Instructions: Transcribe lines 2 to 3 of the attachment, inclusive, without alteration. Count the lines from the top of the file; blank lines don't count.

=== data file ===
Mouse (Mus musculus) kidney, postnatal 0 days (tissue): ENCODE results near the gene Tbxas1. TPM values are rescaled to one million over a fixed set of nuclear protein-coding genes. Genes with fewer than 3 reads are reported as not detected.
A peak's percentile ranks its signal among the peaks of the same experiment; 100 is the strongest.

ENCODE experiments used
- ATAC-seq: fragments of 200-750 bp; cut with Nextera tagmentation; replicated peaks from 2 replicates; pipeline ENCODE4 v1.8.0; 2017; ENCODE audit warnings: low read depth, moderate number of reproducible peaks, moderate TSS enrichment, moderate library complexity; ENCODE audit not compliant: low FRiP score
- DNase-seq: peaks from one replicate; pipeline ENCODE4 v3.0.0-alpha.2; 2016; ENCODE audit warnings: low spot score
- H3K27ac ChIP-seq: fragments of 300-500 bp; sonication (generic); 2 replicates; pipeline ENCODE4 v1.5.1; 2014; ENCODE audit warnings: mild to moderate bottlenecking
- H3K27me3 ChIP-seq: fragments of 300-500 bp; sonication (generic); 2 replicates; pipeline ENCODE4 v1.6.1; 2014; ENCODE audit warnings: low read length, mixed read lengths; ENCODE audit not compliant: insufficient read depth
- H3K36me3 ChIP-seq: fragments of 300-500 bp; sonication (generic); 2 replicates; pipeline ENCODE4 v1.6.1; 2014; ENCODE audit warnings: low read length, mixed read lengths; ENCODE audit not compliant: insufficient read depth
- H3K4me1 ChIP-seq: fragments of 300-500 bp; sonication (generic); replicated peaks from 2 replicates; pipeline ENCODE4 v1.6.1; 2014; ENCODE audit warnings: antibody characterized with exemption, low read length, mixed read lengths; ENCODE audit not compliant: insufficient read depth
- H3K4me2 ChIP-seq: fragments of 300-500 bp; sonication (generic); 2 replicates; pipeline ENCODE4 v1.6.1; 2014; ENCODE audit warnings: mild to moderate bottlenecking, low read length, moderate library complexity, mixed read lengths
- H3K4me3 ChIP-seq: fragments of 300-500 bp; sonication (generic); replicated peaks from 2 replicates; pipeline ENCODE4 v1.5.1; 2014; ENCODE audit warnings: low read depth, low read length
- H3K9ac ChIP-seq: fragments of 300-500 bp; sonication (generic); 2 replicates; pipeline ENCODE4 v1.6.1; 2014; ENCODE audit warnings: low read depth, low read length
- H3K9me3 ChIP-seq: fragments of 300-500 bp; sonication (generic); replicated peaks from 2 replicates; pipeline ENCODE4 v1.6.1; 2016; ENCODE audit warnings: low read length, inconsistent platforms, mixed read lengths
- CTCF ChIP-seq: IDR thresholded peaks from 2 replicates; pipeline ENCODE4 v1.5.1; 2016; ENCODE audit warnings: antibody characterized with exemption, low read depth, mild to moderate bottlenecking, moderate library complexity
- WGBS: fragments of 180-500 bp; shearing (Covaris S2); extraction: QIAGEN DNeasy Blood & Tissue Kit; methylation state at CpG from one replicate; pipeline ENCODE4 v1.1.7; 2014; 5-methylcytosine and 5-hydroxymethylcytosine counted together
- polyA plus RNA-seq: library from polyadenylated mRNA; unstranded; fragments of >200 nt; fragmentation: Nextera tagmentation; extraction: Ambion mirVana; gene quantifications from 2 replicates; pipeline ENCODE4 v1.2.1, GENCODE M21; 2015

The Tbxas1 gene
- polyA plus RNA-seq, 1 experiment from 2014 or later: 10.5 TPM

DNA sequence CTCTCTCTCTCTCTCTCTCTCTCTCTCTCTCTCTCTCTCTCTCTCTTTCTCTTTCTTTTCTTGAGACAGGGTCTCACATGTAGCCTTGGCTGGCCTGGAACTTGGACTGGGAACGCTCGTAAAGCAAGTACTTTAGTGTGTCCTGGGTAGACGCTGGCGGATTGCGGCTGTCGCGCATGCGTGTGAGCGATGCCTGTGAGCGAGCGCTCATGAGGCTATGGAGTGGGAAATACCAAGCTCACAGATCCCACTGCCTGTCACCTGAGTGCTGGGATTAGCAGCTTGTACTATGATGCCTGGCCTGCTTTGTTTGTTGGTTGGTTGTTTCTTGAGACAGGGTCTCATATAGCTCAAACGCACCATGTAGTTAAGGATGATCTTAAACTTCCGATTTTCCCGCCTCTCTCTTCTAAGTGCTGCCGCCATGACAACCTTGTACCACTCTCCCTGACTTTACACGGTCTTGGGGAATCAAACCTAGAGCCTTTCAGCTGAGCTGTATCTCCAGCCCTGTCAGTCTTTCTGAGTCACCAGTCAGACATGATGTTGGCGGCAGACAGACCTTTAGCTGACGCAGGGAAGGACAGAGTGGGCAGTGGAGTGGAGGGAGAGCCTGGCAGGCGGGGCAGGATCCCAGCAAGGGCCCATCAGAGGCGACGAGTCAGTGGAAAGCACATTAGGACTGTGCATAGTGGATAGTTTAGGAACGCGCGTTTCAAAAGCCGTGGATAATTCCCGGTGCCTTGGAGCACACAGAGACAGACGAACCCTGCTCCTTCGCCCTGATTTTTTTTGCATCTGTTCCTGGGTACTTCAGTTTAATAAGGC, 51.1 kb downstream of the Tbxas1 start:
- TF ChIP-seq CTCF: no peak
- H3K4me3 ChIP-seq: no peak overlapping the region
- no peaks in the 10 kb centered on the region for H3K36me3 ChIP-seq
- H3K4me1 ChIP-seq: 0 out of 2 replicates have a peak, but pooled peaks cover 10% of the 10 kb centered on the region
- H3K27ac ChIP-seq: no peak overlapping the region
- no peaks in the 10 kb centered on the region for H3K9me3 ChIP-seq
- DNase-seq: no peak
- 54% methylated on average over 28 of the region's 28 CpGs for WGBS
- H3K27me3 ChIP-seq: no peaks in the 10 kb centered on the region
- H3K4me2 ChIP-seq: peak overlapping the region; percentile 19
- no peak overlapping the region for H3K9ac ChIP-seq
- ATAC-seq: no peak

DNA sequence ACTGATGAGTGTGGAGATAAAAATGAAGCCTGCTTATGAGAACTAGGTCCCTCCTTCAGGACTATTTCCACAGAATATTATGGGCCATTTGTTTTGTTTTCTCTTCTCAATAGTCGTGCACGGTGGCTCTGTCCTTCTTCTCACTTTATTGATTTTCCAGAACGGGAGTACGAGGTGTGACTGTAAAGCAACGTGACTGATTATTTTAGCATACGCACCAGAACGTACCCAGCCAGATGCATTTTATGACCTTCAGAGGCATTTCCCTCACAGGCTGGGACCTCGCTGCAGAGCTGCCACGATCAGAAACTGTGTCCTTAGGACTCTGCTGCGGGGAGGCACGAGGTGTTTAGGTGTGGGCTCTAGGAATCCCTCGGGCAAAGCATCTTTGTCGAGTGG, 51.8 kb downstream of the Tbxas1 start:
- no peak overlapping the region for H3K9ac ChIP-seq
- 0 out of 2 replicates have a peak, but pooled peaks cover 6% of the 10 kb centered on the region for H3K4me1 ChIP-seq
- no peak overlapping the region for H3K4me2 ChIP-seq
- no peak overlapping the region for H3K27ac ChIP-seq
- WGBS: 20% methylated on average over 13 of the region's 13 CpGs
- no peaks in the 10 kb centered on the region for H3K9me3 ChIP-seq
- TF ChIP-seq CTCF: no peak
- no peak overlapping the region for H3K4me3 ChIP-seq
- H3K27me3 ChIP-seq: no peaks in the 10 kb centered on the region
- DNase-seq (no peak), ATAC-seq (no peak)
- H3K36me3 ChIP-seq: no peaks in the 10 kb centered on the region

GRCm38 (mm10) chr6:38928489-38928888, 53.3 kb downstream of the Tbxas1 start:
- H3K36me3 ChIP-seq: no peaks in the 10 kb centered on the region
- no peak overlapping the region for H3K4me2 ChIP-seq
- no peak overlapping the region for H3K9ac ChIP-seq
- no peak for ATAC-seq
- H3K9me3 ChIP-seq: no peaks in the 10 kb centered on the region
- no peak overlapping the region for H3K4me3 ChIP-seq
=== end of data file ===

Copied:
A peak's percentile ranks its signal among the peaks of the same experiment; 100 is the strongest.

ENCODE experiments used